"I wasn't being insolent," Jamie countered. "I just want to get this straight in my inferior mind. Tel me this, please," she added. "What are my duties as your wife? I would like to begin as soon as possible."

"You don't have any duties."


She reacted as though he'd just struck her. Alec saw the flash of true anger in her eyes when she took a step away from him. He didn't know what to make of such an odd reaction. Didn't she know how considerate he was being?

He guessed she didn't know when she gave him yet another insolent remark.

"Every wife has duties, even those with opinions."

"You don't."

"By Scotland's law or by yours?"

"Mine," he answered. "You'l rid yourself of those cal uses on your palms, Jamie. You will not be a slave here."

She let out an outraged gasp. "Are you suggesting I was a slave back home?"

"You were a slave."

"I wasn't," she returned in a near shout. "Am I so unimportant to you that you won't let me find my place here, Alec?"

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He didn't answer her, for in truth he didn't know what in God's name she was ranting about.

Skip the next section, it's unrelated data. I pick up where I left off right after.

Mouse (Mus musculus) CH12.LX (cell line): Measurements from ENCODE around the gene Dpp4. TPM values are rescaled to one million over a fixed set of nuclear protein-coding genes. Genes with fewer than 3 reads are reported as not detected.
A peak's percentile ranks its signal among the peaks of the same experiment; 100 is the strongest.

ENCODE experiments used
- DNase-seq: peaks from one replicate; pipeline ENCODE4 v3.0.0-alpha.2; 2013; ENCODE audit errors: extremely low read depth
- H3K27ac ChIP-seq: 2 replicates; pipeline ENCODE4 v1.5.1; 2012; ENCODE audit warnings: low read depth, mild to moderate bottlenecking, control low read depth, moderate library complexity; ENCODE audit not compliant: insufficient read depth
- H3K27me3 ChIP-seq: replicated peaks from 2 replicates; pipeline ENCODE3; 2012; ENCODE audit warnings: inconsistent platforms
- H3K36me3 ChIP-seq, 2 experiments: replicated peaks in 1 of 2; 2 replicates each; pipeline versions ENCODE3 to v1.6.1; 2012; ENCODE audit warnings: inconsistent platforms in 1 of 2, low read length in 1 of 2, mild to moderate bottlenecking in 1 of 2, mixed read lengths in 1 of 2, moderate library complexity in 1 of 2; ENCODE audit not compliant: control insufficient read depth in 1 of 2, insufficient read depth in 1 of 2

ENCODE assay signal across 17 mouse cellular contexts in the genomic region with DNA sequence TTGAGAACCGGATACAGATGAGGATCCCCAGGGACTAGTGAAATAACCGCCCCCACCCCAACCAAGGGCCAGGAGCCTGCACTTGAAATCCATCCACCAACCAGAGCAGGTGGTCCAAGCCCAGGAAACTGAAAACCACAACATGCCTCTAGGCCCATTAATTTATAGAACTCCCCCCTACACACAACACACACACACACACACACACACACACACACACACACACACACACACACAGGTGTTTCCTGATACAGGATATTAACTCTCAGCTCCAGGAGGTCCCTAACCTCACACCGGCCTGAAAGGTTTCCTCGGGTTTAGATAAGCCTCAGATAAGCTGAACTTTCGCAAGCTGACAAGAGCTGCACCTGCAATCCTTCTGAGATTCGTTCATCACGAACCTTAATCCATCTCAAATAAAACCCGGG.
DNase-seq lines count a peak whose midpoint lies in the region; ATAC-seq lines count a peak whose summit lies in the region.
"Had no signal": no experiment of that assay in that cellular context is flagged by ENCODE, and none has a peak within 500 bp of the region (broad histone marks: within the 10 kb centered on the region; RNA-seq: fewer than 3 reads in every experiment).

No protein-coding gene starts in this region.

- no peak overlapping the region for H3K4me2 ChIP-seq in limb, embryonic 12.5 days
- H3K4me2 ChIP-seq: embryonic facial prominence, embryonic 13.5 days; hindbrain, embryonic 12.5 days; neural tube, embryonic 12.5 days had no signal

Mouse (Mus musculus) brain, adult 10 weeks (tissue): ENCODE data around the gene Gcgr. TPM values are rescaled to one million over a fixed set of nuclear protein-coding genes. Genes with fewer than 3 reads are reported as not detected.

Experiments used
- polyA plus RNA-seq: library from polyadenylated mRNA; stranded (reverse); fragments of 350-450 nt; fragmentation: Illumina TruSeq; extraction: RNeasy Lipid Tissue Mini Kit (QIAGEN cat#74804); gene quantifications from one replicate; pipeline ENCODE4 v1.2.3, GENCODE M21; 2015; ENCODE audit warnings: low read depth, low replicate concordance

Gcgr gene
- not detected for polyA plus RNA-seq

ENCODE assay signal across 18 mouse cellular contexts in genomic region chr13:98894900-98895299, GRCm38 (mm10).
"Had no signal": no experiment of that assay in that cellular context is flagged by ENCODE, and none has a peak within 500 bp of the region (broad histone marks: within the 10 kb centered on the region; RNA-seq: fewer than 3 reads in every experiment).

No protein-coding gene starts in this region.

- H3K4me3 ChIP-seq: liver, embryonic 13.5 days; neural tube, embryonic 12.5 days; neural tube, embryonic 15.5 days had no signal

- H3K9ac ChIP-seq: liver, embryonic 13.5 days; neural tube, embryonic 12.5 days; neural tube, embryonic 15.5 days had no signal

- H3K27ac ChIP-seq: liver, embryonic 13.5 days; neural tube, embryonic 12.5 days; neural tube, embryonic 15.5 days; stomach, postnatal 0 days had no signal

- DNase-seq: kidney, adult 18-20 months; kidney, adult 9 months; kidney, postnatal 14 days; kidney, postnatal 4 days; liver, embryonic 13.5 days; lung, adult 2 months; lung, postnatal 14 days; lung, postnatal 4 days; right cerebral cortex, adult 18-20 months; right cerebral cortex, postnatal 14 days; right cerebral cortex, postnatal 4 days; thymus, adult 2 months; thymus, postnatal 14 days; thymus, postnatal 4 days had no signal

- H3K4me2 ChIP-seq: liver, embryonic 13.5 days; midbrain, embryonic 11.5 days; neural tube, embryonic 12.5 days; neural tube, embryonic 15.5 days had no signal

Angus was awakened by a hard command from his laird, then questioned in rapid Gaelic. The injured warrior's mind was surprisingly clear. Though his voice was weak, he was able to answer Alec's questions in a concise manner. When his laird finished his inquisition, Angus managed a smile and asked if he might go along on the hunt.

Alec denied the offer with a grin. Jamie heard him tel the soldier that as soon as he was feeling better, he'd have him moved to his own cottage, where his wife could look after him.

He started to leave the hall without speaking to his wife again, but Jamie chased after him. "Alec?"

"What is it?" he snapped, turning around to confront her again.

"In England it's proper conduct for a husband to give his wife a morning kiss," she lied. She'd made up that dictate but felt certain he didn't know that.

"We're not in England."

"It's proper everywhere," she muttered.

"It's proper here when the wife wears her husband's plaid."

"So that's the way of it, is it?"

"My hearing is quite sound, wife. You needn't raise your voice to me."

Alec kept his expression hard. It was a difficult effort. Her disappointment was obvious. She wanted him to touch her. Alec decided he had just acquired the edge he needed over her. He didn't feel the least bit remorseful using their physical attraction to each other to his own advantage and was actually disappointed with himself for not having thought of it sooner. She'd be wearing his plaid by the end of the week, he estimated, especial y if he refused to touch her in the meantime.